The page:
The former McKeesport YMCA was rededicated this week as McKeesport Downtown Housing, an 84-unit structure that houses homeless and low-income individuals.

The structure on Sinclair Street, built in 1922, has previously provided housing. When the YMCA of McKeesport merged with the YMCA of Greater Pittsburgh, the building was set to be demolished, but in 2010 ACTION-Housing Inc. started managing the building to preserve it as well as to provide housing.


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Federal grant supports Allegheny County services for homeless

By Adam Brandolph 

Published: Friday, April 11, 2014, 9:42 a.m.

A $14.3 million federal grant to reduce homelessness in Allegheny County will continue to support programs such as Action Housing's Homeless Youth Transition Program, its executive director said on Friday.

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We begin this year-end wrap up with the always true, all-purpose caveat to make the bad news bears happy: Many awful things happened in Pittsburgh in 2013, and although we're doing better we still have a looong looong way to go.

OK. That's out of the way. Let's move on.

The Pirates' winning season and playoff bid trumped all good news from this fan's point of view, but 2013 saw big wins for neighborhoods, some that felt neglected for decades.

My top stories happened in the big three H's: Hazelwood, the Hill and Homewood.

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Many Pittsburgh neighborhoods are experiencing a resurgence in new development. As new homes and businesses take shape, affordability is crucial in some low-income areas, such as Uptown and Hazelwood.

Linda Metropulos is Director of Housing and Neighborhood Development at Action Housing, a non-profit that uses sustainable design to build affordable communities.

According to Metropulos the average person does not understand that we’re experiencing a housing crisis because the issue hasn’t been in the dialogue.

"We’re moving forward with many new housing developments in neighborhoods like East Liberty...but not scaled at a rent level that is affordable to people from moderate to low-income.”  The work of Action Housing is predominantly focused on households with incomes at 60% area median incomes. So for a 1-person household, the median income in Pittsburgh is about $45,000 to $46,000 this year. And so we're building properties that are affordable and set aside for people making 60 percent of that, so about 27 or 28 thousand a year or less."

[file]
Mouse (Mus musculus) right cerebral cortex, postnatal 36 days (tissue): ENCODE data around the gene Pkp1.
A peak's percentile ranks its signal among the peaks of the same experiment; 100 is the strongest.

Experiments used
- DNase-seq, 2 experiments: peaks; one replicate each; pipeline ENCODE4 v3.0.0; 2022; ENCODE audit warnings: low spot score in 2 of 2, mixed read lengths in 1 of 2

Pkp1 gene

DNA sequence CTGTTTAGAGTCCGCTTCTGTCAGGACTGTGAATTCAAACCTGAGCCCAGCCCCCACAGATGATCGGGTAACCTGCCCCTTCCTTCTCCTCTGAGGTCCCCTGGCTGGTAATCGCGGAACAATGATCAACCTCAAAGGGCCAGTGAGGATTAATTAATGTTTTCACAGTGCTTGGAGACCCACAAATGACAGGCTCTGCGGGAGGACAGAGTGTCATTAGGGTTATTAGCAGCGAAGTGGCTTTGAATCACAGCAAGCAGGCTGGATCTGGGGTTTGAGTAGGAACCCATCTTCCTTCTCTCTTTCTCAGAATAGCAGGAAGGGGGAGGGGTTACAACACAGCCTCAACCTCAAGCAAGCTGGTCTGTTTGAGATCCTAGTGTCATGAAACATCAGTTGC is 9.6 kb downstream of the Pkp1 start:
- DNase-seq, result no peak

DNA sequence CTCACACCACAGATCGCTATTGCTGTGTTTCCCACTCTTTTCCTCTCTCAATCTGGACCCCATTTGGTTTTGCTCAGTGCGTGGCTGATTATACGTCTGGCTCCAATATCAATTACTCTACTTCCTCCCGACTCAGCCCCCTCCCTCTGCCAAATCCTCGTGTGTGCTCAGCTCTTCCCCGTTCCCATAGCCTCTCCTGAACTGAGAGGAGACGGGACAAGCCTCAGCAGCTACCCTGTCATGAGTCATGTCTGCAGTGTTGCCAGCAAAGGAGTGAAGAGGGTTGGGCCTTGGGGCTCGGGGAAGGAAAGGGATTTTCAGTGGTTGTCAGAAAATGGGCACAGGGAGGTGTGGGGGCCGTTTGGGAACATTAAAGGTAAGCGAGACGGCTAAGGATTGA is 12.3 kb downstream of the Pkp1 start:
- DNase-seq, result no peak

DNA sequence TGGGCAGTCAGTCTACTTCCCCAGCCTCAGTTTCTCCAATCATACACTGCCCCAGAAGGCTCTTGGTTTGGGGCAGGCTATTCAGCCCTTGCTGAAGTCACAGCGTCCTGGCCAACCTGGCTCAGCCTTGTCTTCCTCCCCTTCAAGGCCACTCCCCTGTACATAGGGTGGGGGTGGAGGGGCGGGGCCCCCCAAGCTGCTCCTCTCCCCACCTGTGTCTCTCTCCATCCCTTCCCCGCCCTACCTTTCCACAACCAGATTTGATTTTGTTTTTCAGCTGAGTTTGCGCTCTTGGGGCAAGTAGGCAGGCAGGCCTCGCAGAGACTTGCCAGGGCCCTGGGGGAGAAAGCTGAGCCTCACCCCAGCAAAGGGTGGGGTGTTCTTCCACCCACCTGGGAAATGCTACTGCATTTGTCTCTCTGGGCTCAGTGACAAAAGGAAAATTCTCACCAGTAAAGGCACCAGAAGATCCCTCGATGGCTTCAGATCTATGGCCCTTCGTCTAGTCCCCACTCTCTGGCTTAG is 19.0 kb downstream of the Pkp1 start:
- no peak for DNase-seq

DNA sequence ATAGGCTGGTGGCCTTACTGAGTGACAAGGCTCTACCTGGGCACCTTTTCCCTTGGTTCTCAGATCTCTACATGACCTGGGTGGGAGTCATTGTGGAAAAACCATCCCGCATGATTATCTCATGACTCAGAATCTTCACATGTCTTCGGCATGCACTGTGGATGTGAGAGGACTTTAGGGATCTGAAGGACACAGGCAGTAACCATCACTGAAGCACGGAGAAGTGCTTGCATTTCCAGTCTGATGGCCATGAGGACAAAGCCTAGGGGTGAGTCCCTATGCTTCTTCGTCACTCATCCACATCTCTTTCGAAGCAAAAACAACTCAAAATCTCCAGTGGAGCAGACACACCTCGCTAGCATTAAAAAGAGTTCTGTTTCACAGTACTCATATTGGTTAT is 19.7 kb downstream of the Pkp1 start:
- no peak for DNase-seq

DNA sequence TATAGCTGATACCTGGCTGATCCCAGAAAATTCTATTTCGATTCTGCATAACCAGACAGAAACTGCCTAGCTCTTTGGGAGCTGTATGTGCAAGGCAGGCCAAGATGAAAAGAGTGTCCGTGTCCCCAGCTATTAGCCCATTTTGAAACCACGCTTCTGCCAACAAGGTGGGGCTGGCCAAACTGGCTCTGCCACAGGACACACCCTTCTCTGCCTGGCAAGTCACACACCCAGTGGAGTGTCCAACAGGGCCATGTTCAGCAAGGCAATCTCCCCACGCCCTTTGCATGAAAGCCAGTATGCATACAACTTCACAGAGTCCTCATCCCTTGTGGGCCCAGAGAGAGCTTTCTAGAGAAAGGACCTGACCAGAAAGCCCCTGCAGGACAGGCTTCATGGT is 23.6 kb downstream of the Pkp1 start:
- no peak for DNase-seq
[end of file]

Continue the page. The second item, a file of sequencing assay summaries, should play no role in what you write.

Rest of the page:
But many Pittsburgh residents don’t fit this socioeconomic level and find it hard to keep affordable housing, "There are opportunities if you have very low income and opportunities if you have higher income, but it is that median income and above, that middle income household that is really starting to see the squeeze in Pittsburgh."

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Nov 20, 2013
By Christian Morrow

During its next to last meeting before the incoming Mayor-Elect Bill Peduto administration begins making changes, the Urban Redevelopment Authority board authorized funding for a number of housing and commercial development projects that may benefit the city’s Black community with employment and human service delivery.

Unique in more ways than one, is the Uptown Lofts on Fifth project, which though it sounds like a development for wealthy young professionals, is actually a 47-unit affordable housing initiative, developed by ACTION-Housing Inc. Twenty-four of those units will provide supportive housing for 18- to 24-year-olds who are at risk for homelessness because they have aged out of foster care.

The board unanimously approved $1 million in financing for the $13 million project.

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